Afghanistan’s Secret Church: Part 2

In case you missed it, you can read Part 1 here.

06/20/2019 Washington D.C. (International Christian Concern) – One night, God sent Jeremiah a vivid, Abrahamic dream. He said, “I want you to share your faith with others.” When he awoke, his mind swarmed with questions: How can I do this, God? I’ve barely had the opportunity to read the Bible. I’m the only believer in my providence. I’m alone.

God proved to Jeremiah that he wasn’t alone. Boldness to share the Gospel came with a group of local expat believers. He began attending house churches, evangelizing to other Muslims, and preaching the Word of God. Surrounded by other believers for the first time in his life, he realized that even if his biological family rejected him, he now had a new family.

The first time Jeremiah was sent to prison for his faith, he covered his face in shame. His father never fasted until Jeremiah went to prison, but he did so to publicly wash his hands of his son. His mother was a nervous wreck. She sat by the telephone every day, waiting to hear the expected news of her son’s death. She wept on the phone when she heard his voice say, “They let me go.”

Today, Jeremiah partners with ICC to lead a rigorous training mission for pastors in Afghanistan. Jeremiah knows of at least 20-25 groups of Christians who desperately need leadership. He estimates that there are at least 10,000 underground believers in Afghanistan.

Spearheading an underground Christian min­istry in Afghanistan is not easy. Government spies constantly try to infiltrate house churches. Jeremiah knows Afghan Christians who only worship and fellowship in the safety of a moving vehicle. But the Lord is moving in Afghanistan, drawing many into his fold. Every church in Afghanistan welcomes new converts monthly, including politicians and high-ranking citizens.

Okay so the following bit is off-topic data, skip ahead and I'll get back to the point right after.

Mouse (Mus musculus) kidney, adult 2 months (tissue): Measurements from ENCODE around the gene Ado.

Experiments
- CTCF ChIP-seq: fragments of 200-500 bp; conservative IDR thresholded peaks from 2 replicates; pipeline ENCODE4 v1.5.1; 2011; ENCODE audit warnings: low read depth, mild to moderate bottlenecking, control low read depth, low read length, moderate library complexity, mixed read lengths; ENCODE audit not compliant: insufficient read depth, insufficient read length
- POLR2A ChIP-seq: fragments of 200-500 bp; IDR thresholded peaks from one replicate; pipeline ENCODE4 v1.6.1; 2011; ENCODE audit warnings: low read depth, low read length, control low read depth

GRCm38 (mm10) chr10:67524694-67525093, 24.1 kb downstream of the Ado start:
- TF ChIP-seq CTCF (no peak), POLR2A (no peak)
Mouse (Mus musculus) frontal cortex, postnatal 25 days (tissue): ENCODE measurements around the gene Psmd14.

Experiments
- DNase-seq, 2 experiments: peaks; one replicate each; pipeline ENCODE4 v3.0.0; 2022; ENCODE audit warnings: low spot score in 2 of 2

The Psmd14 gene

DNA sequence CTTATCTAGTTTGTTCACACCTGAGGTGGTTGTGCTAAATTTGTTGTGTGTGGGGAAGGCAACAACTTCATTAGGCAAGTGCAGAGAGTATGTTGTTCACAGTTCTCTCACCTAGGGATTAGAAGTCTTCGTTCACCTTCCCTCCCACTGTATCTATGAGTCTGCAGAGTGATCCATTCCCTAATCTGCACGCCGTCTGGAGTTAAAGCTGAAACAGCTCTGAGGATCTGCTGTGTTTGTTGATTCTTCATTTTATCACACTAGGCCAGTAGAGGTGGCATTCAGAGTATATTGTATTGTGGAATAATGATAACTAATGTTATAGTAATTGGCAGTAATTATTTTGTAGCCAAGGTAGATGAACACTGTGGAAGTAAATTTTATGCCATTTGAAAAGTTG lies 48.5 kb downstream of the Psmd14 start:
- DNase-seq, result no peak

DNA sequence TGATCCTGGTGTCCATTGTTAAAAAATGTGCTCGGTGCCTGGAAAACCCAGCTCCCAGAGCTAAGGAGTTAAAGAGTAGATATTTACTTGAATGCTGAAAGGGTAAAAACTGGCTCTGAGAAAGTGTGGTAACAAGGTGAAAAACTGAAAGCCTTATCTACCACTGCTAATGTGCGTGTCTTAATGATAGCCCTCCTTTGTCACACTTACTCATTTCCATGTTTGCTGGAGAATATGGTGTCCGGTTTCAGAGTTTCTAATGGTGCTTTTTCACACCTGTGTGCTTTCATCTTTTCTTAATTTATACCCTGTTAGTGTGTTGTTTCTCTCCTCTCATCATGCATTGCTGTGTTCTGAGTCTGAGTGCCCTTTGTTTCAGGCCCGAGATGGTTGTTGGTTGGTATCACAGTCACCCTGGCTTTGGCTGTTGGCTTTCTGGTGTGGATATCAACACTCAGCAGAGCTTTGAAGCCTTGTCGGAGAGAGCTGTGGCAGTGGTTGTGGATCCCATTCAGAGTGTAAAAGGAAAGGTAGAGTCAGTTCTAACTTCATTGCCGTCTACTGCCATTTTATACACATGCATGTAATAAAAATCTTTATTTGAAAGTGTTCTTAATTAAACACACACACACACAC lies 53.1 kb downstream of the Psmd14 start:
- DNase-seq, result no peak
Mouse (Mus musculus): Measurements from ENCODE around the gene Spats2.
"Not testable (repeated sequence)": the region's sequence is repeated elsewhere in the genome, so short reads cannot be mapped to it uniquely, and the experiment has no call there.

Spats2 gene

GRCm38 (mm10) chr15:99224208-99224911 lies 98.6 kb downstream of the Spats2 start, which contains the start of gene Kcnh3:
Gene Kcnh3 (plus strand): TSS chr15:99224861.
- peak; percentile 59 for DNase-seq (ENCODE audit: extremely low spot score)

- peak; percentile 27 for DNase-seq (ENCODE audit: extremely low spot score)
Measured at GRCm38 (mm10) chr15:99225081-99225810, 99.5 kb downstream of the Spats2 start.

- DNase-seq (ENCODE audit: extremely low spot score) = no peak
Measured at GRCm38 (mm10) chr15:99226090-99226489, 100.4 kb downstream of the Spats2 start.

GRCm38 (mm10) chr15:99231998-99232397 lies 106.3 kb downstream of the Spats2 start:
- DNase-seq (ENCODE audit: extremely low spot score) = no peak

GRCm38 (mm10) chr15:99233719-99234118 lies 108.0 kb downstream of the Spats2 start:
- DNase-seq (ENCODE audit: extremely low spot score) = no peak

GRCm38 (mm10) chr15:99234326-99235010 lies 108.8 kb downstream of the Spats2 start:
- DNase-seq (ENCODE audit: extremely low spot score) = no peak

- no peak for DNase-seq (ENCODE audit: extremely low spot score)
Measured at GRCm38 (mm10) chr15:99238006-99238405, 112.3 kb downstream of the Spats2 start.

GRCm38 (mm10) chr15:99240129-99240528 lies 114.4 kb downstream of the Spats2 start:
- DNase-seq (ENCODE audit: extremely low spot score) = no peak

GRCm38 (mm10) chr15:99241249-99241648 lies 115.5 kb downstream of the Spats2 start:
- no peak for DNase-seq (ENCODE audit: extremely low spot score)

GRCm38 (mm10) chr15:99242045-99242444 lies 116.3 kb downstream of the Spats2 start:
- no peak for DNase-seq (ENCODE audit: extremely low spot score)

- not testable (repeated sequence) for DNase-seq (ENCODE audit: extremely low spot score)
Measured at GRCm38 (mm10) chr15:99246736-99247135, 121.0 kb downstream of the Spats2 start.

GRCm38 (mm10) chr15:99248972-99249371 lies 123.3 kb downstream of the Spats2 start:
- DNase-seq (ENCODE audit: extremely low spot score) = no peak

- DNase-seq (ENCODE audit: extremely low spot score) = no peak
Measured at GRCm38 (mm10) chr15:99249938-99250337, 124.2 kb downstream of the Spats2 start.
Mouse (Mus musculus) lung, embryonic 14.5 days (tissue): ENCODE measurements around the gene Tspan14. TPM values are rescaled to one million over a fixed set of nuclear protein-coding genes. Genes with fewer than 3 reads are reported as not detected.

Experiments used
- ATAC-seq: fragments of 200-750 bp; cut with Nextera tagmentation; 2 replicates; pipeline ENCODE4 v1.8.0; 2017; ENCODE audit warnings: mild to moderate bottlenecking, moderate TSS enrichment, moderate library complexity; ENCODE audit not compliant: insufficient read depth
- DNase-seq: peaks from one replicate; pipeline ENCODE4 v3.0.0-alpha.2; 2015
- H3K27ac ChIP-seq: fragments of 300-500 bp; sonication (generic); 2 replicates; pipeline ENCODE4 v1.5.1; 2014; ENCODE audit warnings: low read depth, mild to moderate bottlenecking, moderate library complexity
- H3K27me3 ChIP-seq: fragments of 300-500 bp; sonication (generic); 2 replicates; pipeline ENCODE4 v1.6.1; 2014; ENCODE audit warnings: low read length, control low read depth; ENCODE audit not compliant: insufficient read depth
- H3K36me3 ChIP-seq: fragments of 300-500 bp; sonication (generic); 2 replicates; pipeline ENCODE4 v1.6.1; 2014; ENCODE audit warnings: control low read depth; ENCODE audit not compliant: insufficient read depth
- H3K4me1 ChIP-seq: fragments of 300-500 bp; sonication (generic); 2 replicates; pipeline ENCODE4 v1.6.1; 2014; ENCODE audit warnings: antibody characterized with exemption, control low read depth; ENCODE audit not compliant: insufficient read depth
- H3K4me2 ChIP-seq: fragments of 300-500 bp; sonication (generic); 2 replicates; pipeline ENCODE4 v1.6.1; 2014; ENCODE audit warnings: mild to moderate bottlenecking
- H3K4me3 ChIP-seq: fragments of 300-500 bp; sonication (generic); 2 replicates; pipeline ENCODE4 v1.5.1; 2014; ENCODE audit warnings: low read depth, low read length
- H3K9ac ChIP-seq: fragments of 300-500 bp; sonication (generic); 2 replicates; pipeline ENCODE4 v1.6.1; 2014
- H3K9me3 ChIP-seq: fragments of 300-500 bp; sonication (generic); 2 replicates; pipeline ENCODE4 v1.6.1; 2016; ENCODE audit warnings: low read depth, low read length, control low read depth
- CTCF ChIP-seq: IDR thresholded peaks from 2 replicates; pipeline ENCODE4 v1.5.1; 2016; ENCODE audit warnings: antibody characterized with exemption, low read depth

His family still doesn’t want to talk about Christianity. His father says, “You have forgot­ten your identity, your ethnicity.”

Jeremiah disagrees.

He says, “Paul had a strong commitment to his churches. He didn’t abandon those relation­ships. The people you lead to the Lord, you bap­tize and disciple, you are committed to them.”

His new relationship with God only strength­ened his love for his family and his community. He still considers himself to be a true Afghan citizen. His commitment to ministering to lost Muslims in Afghanistan has kept him tethered to the country, even choosing to raise his own family there. Resilient in his calling, Jeremiah will never leave a stone unturned for the Gospel in Afghanistan.

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